While automation is making rapid inroads into law, clients like to work with a real person, not a faceless billing machine.
They’d like to know who you are. I know what you’re thinking: “Now hold on a second, you just said all clients care about is finding a solution.” Exactly. Clients like knowing that you volunteer in the community because it shows that you’re a decent and trustworthy sort.
Even your interests outside of law have a place. Say I’m looking for a good IP lawyer to help protect my software, and I see on your page that you helped build an indie game in your undergrad, now we have something in common. Running marathons shows off your fortitude, acting in a community play shows creativity, playing in a basketball league shows team spirit. What you do outside the offices says something about your ability to do good work.
Your bio isn’t a resume. It’s an introduction. If your bio is nothing more than a squashed version of your resume you’re about to bore a prospective client to tears. Sure, your CV shows that yes, you went to law school, and yes, you passed the bar, but rehashing it fails to convincingly answer the client’s question: can you help me?
Your head shot could be the most important part of your bio. You could write an ‘about me’ of incomparable wit and beauty, your clients will still be judging you on that 90’s photoshoot.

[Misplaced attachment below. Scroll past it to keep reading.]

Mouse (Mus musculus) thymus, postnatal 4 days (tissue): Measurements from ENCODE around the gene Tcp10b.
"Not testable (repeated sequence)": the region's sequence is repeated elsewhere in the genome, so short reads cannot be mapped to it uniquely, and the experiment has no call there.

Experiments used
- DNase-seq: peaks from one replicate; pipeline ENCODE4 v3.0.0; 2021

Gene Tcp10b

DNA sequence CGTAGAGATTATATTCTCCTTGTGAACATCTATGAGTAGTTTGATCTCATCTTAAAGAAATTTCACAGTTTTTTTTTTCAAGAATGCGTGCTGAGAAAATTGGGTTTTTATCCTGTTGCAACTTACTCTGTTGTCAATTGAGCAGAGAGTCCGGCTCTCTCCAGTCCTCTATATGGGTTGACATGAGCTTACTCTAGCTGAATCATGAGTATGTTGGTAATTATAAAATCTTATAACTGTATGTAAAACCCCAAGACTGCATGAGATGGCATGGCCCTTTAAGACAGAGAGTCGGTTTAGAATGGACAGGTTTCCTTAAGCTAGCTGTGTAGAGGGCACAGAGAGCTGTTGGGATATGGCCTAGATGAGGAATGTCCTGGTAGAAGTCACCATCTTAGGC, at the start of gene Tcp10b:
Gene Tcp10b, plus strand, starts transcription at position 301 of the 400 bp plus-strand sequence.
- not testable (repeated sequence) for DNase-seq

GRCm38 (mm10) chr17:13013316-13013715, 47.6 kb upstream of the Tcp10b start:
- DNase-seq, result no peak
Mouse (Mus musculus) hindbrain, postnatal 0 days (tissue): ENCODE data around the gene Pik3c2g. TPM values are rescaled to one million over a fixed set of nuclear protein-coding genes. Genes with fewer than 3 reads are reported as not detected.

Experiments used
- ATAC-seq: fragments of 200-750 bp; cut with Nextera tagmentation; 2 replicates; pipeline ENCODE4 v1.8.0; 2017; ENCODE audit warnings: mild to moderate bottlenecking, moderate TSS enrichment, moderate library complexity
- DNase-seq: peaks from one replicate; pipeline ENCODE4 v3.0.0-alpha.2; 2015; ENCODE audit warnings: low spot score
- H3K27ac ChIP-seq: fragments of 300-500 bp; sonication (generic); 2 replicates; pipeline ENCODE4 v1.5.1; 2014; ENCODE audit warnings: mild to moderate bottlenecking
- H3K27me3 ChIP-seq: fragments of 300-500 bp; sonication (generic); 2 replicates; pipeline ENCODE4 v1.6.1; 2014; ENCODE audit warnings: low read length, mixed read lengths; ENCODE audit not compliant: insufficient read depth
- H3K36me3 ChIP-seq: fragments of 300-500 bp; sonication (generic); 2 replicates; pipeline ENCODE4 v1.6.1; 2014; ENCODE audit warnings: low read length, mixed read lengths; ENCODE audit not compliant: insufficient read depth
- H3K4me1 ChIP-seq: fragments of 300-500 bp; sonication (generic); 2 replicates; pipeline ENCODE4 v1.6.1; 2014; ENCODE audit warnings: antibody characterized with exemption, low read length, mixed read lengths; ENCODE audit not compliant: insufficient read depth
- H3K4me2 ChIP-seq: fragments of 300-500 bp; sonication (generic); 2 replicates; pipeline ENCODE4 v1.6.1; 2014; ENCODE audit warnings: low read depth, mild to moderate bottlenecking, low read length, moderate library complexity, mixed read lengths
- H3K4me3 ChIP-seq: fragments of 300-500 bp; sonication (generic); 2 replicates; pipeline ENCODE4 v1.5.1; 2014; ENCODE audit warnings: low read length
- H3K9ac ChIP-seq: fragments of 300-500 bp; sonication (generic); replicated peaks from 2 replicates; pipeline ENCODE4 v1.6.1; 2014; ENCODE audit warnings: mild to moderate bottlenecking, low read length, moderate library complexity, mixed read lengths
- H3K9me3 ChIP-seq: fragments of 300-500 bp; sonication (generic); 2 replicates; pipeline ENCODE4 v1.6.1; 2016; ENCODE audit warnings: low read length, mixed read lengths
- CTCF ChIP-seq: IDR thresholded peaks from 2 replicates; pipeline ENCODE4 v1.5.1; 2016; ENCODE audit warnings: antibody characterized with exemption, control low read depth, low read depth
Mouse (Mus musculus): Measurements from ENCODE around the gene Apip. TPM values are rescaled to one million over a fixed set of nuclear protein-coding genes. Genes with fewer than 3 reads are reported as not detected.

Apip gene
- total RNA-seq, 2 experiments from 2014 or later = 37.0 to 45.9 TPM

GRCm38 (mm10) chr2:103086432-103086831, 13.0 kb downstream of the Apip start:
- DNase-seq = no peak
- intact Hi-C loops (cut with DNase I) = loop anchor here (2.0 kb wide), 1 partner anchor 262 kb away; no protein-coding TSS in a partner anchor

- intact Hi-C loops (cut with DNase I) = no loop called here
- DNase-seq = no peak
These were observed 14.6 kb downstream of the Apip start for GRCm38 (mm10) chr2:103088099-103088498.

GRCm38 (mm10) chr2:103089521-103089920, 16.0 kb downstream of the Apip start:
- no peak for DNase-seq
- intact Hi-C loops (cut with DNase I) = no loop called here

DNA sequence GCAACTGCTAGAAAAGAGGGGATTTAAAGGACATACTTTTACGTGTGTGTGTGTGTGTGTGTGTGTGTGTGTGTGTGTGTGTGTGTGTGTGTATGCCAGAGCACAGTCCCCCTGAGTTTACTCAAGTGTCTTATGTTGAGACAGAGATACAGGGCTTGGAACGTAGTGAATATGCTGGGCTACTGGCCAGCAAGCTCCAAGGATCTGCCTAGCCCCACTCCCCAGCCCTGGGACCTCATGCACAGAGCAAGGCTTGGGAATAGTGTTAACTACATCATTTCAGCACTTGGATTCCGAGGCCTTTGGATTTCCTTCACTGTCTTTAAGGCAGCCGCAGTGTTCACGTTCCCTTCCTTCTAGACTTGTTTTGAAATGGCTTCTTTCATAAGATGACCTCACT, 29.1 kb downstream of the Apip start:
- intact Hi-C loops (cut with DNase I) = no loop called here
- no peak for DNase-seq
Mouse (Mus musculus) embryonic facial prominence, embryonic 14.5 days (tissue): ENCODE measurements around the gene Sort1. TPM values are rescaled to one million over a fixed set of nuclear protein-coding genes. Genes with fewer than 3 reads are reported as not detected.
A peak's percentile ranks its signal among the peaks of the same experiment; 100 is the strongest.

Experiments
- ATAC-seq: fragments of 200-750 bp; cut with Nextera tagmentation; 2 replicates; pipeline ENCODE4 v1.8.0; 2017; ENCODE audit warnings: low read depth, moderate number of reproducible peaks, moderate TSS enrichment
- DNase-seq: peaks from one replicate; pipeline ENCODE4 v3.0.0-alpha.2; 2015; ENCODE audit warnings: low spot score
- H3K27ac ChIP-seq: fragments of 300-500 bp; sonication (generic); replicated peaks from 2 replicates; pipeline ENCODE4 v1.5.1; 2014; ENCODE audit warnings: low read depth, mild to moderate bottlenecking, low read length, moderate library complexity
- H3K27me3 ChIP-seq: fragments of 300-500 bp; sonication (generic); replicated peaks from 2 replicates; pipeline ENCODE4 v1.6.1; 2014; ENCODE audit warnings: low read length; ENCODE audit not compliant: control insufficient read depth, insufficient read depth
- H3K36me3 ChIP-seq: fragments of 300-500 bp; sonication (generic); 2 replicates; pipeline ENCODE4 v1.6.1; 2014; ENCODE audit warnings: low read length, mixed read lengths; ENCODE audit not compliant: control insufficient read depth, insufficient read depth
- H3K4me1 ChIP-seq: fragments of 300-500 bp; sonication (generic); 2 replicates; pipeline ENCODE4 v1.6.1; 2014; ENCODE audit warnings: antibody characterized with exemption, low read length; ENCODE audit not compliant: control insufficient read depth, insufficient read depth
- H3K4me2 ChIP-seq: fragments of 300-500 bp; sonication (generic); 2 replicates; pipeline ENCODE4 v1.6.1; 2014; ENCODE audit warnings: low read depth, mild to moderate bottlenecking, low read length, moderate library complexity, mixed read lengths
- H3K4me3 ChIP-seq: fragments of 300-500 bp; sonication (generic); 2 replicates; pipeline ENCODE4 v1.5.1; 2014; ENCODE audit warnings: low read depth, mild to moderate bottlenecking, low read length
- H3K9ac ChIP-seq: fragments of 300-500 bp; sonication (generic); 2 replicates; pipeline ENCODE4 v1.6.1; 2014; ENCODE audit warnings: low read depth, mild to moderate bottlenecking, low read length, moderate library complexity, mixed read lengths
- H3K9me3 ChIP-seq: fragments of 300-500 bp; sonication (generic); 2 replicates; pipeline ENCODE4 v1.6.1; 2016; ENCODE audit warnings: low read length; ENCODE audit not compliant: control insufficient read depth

That isn’t to say you need to look as good as either Amal Clooney (a famous human rights attorney) or her husband George Clooney (well-known for his role in Return of the Killer Tomatoes). But you do need to look like a leading professional. If your firm photos look like they were taken during a high school photo shoot, then you’re going to look like real fuddy-duddies. You owe it to your firm and your own practice to invest in a professional photographer. Yes, it will cost money. But professionally done photography provides one of the best ROI’s.
This might sound dramatic, but it has to do with what’s called the halo effect. This is “the phenomenon whereby we assume that because people are good at doing A they will be good at doing B”…and the reverse. A lawyer with a clunky bio will seem out of touch, while average bios are all too easy to forget.
The truth is that your lawyer bio is a direct reflection on your expertise. Your prospective clients have legal concerns. Show them that you have what it takes to deliver effective solutions. If you’d like to learn more about how to jump-start your firm’s business development, or you think it may be time to improve your law firm’s website design, the fSquared Marketing team is here to help.
Lynn is a legal marketing and professional services consultant focused on growing revenue and brand awareness for her clients. She holds a dual concentration MBA in Finance & Communications and is as comfortable discussing profitability as she is client satisfaction.